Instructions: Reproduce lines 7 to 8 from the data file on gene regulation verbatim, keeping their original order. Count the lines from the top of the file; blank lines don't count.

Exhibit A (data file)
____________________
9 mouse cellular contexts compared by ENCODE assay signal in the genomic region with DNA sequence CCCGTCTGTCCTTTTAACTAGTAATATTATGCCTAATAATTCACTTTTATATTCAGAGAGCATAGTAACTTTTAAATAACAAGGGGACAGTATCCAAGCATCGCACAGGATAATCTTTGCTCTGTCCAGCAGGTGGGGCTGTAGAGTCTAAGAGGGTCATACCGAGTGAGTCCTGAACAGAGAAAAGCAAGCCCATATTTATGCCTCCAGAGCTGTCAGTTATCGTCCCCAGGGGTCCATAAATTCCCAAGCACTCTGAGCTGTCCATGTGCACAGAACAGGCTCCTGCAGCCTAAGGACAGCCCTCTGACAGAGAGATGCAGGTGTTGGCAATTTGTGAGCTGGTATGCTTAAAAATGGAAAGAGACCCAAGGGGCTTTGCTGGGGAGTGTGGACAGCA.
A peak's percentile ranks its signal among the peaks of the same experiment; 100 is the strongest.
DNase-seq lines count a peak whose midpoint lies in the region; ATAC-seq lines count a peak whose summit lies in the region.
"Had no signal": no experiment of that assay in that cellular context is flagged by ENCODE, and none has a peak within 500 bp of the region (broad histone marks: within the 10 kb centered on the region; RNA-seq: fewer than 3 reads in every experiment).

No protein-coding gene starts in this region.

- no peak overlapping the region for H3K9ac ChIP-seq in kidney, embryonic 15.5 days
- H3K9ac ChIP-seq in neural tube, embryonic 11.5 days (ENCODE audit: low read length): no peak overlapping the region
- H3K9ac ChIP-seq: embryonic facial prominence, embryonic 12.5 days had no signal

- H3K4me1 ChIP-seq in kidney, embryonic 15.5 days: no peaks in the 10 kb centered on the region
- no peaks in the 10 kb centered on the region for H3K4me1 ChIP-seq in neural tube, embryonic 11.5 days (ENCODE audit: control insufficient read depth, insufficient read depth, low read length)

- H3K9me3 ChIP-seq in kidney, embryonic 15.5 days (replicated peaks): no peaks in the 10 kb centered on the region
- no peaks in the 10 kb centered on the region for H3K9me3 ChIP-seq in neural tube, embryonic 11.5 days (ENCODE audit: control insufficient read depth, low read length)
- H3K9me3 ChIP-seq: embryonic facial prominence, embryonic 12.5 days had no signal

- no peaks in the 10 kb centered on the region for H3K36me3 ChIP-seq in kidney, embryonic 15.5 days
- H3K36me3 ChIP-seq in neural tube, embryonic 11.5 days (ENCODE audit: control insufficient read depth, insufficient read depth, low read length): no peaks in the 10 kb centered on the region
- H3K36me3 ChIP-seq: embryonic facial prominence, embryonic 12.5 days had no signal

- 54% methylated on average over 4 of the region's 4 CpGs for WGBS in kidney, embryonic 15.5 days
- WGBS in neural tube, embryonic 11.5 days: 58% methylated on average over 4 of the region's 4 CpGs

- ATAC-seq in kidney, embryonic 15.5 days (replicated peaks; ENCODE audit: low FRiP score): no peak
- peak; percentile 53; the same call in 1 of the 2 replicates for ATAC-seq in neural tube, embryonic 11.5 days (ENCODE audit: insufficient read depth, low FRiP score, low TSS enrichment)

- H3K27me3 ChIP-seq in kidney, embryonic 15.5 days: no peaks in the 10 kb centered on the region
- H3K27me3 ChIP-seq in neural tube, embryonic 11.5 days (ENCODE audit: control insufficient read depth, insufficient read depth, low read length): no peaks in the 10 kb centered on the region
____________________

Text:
- H3K9ac ChIP-seq in neural tube, embryonic 11.5 days (ENCODE audit: low read length): no peak overlapping the region
- H3K9ac ChIP-seq: embryonic facial prominence, embryonic 12.5 days had no signal